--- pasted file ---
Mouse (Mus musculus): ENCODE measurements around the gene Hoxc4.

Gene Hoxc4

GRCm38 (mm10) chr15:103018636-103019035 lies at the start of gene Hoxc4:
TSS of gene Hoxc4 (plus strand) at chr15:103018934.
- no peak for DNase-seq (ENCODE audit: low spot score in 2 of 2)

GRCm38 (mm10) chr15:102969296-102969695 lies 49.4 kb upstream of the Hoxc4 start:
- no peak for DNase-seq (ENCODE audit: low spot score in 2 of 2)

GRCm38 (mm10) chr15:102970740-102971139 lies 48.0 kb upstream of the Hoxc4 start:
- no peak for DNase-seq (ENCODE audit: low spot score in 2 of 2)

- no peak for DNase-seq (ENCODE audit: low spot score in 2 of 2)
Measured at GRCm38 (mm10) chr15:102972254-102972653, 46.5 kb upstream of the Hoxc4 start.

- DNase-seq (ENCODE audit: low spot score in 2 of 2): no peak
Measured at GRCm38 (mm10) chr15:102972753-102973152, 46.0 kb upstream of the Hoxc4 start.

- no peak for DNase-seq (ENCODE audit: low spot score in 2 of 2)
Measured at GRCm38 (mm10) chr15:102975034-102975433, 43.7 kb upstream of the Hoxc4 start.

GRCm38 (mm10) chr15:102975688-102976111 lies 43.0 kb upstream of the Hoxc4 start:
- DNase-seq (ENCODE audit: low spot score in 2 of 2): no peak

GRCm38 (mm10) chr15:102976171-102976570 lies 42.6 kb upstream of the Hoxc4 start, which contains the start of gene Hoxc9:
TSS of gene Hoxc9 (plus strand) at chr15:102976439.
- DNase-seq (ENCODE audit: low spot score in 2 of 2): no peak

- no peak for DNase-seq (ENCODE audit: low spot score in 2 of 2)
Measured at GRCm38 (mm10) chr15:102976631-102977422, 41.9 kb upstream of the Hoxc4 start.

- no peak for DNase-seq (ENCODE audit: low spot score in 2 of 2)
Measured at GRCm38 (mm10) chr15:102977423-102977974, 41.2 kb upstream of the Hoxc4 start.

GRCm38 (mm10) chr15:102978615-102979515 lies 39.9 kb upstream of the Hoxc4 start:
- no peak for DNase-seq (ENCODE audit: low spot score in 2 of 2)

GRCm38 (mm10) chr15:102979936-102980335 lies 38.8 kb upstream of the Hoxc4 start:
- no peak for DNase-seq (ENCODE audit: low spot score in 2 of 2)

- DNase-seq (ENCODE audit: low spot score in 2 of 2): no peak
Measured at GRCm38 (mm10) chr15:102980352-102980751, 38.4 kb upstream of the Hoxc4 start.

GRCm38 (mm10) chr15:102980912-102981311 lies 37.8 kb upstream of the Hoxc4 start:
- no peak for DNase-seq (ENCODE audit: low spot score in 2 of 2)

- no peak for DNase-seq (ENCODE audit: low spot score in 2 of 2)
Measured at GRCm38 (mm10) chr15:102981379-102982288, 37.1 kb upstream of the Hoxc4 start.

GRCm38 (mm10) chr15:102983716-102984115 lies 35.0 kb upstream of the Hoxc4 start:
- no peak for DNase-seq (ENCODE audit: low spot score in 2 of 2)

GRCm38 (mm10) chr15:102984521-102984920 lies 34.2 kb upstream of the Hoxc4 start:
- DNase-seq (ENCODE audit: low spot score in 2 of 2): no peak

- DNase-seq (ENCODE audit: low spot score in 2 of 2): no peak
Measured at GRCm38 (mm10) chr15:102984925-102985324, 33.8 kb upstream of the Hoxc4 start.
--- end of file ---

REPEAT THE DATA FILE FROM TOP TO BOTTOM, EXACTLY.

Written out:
Mouse (Mus musculus): ENCODE measurements around the gene Hoxc4.

Gene Hoxc4

GRCm38 (mm10) chr15:103018636-103019035 lies at the start of gene Hoxc4:
TSS of gene Hoxc4 (plus strand) at chr15:103018934.
- no peak for DNase-seq (ENCODE audit: low spot score in 2 of 2)

GRCm38 (mm10) chr15:102969296-102969695 lies 49.4 kb upstream of the Hoxc4 start:
- no peak for DNase-seq (ENCODE audit: low spot score in 2 of 2)

GRCm38 (mm10) chr15:102970740-102971139 lies 48.0 kb upstream of the Hoxc4 start:
- no peak for DNase-seq (ENCODE audit: low spot score in 2 of 2)

- no peak for DNase-seq (ENCODE audit: low spot score in 2 of 2)
Measured at GRCm38 (mm10) chr15:102972254-102972653, 46.5 kb upstream of the Hoxc4 start.

- DNase-seq (ENCODE audit: low spot score in 2 of 2): no peak
Measured at GRCm38 (mm10) chr15:102972753-102973152, 46.0 kb upstream of the Hoxc4 start.

- no peak for DNase-seq (ENCODE audit: low spot score in 2 of 2)
Measured at GRCm38 (mm10) chr15:102975034-102975433, 43.7 kb upstream of the Hoxc4 start.

GRCm38 (mm10) chr15:102975688-102976111 lies 43.0 kb upstream of the Hoxc4 start:
- DNase-seq (ENCODE audit: low spot score in 2 of 2): no peak

GRCm38 (mm10) chr15:102976171-102976570 lies 42.6 kb upstream of the Hoxc4 start, which contains the start of gene Hoxc9:
TSS of gene Hoxc9 (plus strand) at chr15:102976439.
- DNase-seq (ENCODE audit: low spot score in 2 of 2): no peak

- no peak for DNase-seq (ENCODE audit: low spot score in 2 of 2)
Measured at GRCm38 (mm10) chr15:102976631-102977422, 41.9 kb upstream of the Hoxc4 start.

- no peak for DNase-seq (ENCODE audit: low spot score in 2 of 2)
Measured at GRCm38 (mm10) chr15:102977423-102977974, 41.2 kb upstream of the Hoxc4 start.

GRCm38 (mm10) chr15:102978615-102979515 lies 39.9 kb upstream of the Hoxc4 start:
- no peak for DNase-seq (ENCODE audit: low spot score in 2 of 2)

GRCm38 (mm10) chr15:102979936-102980335 lies 38.8 kb upstream of the Hoxc4 start:
- no peak for DNase-seq (ENCODE audit: low spot score in 2 of 2)

- DNase-seq (ENCODE audit: low spot score in 2 of 2): no peak
Measured at GRCm38 (mm10) chr15:102980352-102980751, 38.4 kb upstream of the Hoxc4 start.

GRCm38 (mm10) chr15:102980912-102981311 lies 37.8 kb upstream of the Hoxc4 start:
- no peak for DNase-seq (ENCODE audit: low spot score in 2 of 2)

- no peak for DNase-seq (ENCODE audit: low spot score in 2 of 2)
Measured at GRCm38 (mm10) chr15:102981379-102982288, 37.1 kb upstream of the Hoxc4 start.

GRCm38 (mm10) chr15:102983716-102984115 lies 35.0 kb upstream of the Hoxc4 start:
- no peak for DNase-seq (ENCODE audit: low spot score in 2 of 2)

GRCm38 (mm10) chr15:102984521-102984920 lies 34.2 kb upstream of the Hoxc4 start:
- DNase-seq (ENCODE audit: low spot score in 2 of 2): no peak

- DNase-seq (ENCODE audit: low spot score in 2 of 2): no peak
Measured at GRCm38 (mm10) chr15:102984925-102985324, 33.8 kb upstream of the Hoxc4 start.